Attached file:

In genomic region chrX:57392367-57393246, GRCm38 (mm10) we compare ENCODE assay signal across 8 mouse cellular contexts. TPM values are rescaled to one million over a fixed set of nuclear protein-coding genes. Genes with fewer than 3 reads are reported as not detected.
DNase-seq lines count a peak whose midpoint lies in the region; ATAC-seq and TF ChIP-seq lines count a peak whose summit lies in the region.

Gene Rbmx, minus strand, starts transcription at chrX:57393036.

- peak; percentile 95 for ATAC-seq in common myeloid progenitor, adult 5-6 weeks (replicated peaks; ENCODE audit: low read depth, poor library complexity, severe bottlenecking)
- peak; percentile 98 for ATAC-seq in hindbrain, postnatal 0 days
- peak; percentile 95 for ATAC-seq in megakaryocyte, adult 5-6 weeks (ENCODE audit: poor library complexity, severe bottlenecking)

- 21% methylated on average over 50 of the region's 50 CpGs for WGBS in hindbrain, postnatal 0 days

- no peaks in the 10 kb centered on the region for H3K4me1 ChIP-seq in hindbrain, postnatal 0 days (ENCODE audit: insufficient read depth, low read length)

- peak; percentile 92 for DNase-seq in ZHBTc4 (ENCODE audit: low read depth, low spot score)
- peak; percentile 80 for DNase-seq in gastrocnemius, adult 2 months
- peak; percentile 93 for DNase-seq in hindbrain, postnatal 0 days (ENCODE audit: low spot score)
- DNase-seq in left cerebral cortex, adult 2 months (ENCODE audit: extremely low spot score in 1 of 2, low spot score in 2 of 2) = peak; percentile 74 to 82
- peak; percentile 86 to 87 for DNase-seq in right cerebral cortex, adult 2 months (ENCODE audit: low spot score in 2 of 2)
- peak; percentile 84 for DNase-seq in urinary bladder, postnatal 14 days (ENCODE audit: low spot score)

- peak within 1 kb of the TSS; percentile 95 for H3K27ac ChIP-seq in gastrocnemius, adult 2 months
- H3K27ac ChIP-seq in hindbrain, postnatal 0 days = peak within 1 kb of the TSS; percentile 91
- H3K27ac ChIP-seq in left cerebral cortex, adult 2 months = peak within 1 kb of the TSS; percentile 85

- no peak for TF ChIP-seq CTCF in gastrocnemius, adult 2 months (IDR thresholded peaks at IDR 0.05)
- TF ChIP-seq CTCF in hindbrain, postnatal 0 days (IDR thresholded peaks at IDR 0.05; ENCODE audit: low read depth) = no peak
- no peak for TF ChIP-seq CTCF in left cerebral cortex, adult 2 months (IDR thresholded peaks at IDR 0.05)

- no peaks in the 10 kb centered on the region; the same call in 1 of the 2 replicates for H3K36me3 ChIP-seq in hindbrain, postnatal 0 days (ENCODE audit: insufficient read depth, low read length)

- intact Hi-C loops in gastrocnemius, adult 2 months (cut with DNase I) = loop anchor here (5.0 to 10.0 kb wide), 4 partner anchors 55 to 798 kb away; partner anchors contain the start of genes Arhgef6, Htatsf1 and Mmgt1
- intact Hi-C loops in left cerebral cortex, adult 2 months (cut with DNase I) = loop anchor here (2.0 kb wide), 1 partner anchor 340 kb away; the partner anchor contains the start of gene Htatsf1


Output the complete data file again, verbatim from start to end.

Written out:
In genomic region chrX:57392367-57393246, GRCm38 (mm10) we compare ENCODE assay signal across 8 mouse cellular contexts. TPM values are rescaled to one million over a fixed set of nuclear protein-coding genes. Genes with fewer than 3 reads are reported as not detected.
DNase-seq lines count a peak whose midpoint lies in the region; ATAC-seq and TF ChIP-seq lines count a peak whose summit lies in the region.

Gene Rbmx, minus strand, starts transcription at chrX:57393036.

- peak; percentile 95 for ATAC-seq in common myeloid progenitor, adult 5-6 weeks (replicated peaks; ENCODE audit: low read depth, poor library complexity, severe bottlenecking)
- peak; percentile 98 for ATAC-seq in hindbrain, postnatal 0 days
- peak; percentile 95 for ATAC-seq in megakaryocyte, adult 5-6 weeks (ENCODE audit: poor library complexity, severe bottlenecking)

- 21% methylated on average over 50 of the region's 50 CpGs for WGBS in hindbrain, postnatal 0 days

- no peaks in the 10 kb centered on the region for H3K4me1 ChIP-seq in hindbrain, postnatal 0 days (ENCODE audit: insufficient read depth, low read length)

- peak; percentile 92 for DNase-seq in ZHBTc4 (ENCODE audit: low read depth, low spot score)
- peak; percentile 80 for DNase-seq in gastrocnemius, adult 2 months
- peak; percentile 93 for DNase-seq in hindbrain, postnatal 0 days (ENCODE audit: low spot score)
- DNase-seq in left cerebral cortex, adult 2 months (ENCODE audit: extremely low spot score in 1 of 2, low spot score in 2 of 2) = peak; percentile 74 to 82
- peak; percentile 86 to 87 for DNase-seq in right cerebral cortex, adult 2 months (ENCODE audit: low spot score in 2 of 2)
- peak; percentile 84 for DNase-seq in urinary bladder, postnatal 14 days (ENCODE audit: low spot score)

- peak within 1 kb of the TSS; percentile 95 for H3K27ac ChIP-seq in gastrocnemius, adult 2 months
- H3K27ac ChIP-seq in hindbrain, postnatal 0 days = peak within 1 kb of the TSS; percentile 91
- H3K27ac ChIP-seq in left cerebral cortex, adult 2 months = peak within 1 kb of the TSS; percentile 85

- no peak for TF ChIP-seq CTCF in gastrocnemius, adult 2 months (IDR thresholded peaks at IDR 0.05)
- TF ChIP-seq CTCF in hindbrain, postnatal 0 days (IDR thresholded peaks at IDR 0.05; ENCODE audit: low read depth) = no peak
- no peak for TF ChIP-seq CTCF in left cerebral cortex, adult 2 months (IDR thresholded peaks at IDR 0.05)

- no peaks in the 10 kb centered on the region; the same call in 1 of the 2 replicates for H3K36me3 ChIP-seq in hindbrain, postnatal 0 days (ENCODE audit: insufficient read depth, low read length)

- intact Hi-C loops in gastrocnemius, adult 2 months (cut with DNase I) = loop anchor here (5.0 to 10.0 kb wide), 4 partner anchors 55 to 798 kb away; partner anchors contain the start of genes Arhgef6, Htatsf1 and Mmgt1
- intact Hi-C loops in left cerebral cortex, adult 2 months (cut with DNase I) = loop anchor here (2.0 kb wide), 1 partner anchor 340 kb away; the partner anchor contains the start of gene Htatsf1